Hit North Sound (Maybe For Some Sea Sports)
North Sound (on the northeastern shore of Gorda) is one of the largest water sports centers on the BVI. You’ll find everything from the ubiquitous sailboats through to diving, parasailing, glass-bottomed tour boats and more. Needless to say a good proportion of these activities can become very expensive very quickly! Even if they’re outside your budget for this trip, the surrounding beaches and islets are perfect for hiking and island hopping. Making the most of this millionaire’s playground barely needs to cost you anything at all.
Compare Beaches On Jost Van Dyke’s Island
In absolute honesty, it is almost impossible to decide which is the best British Virgin Islands beach. That being said, you’ll find the highest proportion of likely contenders on this island, and they’re pretty easy to get between especially if you have a bike handy.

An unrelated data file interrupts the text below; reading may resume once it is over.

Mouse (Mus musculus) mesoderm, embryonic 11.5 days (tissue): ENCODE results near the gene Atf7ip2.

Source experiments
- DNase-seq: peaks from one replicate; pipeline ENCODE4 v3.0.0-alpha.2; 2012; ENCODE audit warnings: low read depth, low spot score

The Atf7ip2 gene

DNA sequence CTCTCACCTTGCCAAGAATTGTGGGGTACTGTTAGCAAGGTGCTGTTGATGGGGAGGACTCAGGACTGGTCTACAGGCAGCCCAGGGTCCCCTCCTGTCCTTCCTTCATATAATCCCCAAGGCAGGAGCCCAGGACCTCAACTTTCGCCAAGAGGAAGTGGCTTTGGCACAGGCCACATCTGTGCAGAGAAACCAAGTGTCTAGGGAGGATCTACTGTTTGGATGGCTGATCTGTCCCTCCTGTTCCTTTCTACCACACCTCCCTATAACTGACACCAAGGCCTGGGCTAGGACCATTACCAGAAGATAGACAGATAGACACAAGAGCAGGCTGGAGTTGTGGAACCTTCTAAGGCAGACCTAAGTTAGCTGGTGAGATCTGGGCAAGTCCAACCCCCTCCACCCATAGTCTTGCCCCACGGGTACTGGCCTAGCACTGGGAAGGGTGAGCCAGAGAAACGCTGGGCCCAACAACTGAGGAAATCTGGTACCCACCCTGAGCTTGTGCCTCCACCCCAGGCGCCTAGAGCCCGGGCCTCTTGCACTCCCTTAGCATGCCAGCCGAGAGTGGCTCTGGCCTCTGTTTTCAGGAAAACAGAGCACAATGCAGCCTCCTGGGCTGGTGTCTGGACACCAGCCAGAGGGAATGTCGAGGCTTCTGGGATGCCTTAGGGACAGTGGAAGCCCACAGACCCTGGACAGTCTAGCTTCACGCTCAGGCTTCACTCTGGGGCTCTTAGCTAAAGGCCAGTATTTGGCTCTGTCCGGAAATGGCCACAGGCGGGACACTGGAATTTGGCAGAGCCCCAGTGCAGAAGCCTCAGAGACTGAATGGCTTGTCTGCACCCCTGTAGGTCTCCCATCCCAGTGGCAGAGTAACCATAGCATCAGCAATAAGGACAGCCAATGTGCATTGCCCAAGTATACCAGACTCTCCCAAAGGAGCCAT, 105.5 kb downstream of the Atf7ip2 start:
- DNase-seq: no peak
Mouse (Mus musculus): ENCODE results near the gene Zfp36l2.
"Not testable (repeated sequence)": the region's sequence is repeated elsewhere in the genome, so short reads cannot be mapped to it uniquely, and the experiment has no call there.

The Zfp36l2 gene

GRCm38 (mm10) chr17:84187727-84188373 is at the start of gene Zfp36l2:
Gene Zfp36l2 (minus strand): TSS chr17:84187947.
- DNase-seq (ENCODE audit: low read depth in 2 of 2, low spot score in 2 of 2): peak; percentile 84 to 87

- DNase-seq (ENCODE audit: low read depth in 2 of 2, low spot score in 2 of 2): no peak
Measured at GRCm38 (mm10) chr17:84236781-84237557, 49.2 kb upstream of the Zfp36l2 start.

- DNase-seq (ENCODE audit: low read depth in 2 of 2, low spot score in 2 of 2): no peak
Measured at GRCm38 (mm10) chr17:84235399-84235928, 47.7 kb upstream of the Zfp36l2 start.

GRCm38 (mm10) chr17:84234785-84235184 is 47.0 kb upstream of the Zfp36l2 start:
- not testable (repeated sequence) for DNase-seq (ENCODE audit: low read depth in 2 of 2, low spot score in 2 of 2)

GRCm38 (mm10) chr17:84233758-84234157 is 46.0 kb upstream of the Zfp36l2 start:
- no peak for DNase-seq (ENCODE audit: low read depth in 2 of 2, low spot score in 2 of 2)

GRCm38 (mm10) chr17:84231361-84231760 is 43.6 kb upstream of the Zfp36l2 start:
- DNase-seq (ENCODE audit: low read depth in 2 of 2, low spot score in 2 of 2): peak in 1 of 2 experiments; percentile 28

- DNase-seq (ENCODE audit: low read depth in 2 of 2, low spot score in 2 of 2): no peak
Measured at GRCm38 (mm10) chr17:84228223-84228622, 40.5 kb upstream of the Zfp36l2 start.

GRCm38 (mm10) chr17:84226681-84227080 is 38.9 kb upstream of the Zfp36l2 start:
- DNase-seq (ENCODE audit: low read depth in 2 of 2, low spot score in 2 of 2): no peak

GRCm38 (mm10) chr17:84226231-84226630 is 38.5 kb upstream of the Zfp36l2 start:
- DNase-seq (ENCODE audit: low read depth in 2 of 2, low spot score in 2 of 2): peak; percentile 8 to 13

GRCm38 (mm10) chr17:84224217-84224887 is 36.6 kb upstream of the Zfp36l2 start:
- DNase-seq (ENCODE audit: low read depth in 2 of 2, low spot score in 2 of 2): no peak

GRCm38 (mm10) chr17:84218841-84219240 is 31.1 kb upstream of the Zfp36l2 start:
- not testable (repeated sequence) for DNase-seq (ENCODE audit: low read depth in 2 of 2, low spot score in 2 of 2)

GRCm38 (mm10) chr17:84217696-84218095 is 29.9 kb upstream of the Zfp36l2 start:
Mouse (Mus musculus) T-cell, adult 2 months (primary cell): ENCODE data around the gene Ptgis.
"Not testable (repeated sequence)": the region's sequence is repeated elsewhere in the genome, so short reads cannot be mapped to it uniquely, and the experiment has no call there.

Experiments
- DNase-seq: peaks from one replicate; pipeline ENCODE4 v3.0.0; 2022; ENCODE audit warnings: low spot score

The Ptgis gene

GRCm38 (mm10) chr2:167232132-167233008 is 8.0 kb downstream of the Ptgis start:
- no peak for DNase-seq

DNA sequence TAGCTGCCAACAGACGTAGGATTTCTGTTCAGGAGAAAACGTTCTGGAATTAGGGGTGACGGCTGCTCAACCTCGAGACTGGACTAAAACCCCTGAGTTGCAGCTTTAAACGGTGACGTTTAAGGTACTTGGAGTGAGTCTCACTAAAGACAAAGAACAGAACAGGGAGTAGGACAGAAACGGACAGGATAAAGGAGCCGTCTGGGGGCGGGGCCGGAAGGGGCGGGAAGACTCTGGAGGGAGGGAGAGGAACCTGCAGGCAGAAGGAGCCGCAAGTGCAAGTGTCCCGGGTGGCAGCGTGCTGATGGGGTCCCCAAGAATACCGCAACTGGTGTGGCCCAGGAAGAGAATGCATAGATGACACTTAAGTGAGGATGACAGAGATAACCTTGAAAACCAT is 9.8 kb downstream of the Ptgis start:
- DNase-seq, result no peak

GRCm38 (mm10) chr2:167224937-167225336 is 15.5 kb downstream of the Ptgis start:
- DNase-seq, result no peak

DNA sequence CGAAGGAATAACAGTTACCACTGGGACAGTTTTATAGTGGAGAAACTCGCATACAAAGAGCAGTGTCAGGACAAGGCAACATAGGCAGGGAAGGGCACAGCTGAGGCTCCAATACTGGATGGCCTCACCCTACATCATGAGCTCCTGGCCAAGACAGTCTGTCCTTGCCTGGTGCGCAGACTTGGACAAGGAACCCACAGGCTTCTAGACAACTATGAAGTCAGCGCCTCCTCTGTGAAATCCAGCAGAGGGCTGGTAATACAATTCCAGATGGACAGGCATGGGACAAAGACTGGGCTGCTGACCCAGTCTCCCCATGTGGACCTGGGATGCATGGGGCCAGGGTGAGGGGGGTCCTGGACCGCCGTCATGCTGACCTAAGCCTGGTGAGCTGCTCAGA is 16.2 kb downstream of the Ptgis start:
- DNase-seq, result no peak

White Bay is regarded as the best and understandably the most popular although you’ll struggle to really notice much difference! It does have the advantage of a handy natural reef to keep the waters settled, making it very popular with snorkelers and divers too. Smuggler’s Cove (western Tortola Island) is a good alternative with fewer people and more sea turtles!
Idle Around Road Town
Road Town is the capital of the BVI and as you’ll tell by the number of boats harbored along the quayside (including the occasional passing liner) the commercial hub of the country. Once you get past the typical souvenir stands there’s plenty of colonial charm well worth checking out.
Take a peek through the sumptuous botanical gardens, wander through the modest yet rather charming Government House, and pay a visit to the thoughtfully Folk Museum along the way. There’s a good selection of smart little businesses as well as a smattering of heavily English influenced pubs and restaurants.
Hike Sage Mountain National Park